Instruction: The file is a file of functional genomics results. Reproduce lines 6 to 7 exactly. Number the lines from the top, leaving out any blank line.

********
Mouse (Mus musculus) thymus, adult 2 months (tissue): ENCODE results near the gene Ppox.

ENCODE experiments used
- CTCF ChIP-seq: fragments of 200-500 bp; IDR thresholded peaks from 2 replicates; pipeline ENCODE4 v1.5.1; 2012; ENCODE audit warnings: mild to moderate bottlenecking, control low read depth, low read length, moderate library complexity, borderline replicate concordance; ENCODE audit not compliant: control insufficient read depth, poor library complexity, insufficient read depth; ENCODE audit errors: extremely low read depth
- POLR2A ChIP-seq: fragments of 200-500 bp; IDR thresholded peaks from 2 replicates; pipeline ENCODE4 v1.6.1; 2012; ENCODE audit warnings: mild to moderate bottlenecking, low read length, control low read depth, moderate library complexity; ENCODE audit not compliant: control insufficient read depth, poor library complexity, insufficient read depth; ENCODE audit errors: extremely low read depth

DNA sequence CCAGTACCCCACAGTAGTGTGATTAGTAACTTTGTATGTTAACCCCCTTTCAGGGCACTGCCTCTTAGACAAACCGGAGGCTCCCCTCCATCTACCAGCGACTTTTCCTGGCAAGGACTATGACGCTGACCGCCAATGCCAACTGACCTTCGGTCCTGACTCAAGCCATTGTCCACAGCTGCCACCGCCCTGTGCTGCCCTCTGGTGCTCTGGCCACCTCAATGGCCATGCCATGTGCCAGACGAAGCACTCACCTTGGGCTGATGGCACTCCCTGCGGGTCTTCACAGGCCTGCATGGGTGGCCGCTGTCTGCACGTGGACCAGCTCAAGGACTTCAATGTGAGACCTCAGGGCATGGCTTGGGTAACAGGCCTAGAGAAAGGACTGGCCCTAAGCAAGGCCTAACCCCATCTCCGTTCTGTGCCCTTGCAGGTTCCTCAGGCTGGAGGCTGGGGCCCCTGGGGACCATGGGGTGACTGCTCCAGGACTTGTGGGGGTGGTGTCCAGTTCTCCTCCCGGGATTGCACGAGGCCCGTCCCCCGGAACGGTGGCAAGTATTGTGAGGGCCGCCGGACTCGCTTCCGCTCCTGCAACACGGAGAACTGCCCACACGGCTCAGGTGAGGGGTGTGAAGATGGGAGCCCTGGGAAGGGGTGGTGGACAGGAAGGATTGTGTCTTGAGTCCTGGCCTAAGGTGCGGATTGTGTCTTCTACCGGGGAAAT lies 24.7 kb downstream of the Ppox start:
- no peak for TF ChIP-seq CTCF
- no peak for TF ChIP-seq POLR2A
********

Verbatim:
- no peak for TF ChIP-seq CTCF
- no peak for TF ChIP-seq POLR2A